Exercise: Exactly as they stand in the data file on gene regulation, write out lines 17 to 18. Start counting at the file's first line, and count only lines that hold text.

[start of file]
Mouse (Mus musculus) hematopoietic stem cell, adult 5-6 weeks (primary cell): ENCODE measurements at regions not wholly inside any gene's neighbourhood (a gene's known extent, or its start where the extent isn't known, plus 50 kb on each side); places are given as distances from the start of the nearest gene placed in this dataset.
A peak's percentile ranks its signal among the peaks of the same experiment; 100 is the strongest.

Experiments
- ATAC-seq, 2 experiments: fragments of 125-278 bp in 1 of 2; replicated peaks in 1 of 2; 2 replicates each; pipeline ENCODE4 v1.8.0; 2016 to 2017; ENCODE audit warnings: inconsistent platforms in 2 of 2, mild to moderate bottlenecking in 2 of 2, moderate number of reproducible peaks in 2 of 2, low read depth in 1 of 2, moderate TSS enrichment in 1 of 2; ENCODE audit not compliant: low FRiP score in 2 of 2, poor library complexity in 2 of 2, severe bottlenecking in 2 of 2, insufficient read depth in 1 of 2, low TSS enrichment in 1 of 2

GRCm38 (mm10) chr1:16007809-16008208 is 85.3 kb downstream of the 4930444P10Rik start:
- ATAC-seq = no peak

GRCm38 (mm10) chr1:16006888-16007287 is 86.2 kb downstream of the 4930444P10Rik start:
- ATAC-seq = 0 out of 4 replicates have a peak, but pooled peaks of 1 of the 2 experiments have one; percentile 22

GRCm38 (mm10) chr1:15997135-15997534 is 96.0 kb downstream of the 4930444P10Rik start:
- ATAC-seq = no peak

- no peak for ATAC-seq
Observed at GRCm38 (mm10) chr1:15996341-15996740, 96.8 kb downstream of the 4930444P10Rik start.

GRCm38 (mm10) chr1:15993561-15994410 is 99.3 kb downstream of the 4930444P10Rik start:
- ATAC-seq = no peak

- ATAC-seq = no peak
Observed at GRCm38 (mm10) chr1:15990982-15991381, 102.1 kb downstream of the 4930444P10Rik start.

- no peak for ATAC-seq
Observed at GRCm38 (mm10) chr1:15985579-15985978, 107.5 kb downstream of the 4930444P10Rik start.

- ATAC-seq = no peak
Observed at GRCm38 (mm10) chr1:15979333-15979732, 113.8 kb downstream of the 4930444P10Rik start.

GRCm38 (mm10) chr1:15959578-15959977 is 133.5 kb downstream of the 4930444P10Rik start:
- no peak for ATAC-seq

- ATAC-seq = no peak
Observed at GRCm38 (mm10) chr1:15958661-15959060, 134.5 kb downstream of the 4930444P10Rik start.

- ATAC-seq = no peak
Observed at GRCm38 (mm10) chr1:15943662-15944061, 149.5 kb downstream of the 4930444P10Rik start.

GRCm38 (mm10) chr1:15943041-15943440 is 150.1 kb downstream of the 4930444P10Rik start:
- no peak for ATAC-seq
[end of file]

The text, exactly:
- no peak for ATAC-seq
Observed at GRCm38 (mm10) chr1:15985579-15985978, 107.5 kb downstream of the 4930444P10Rik start.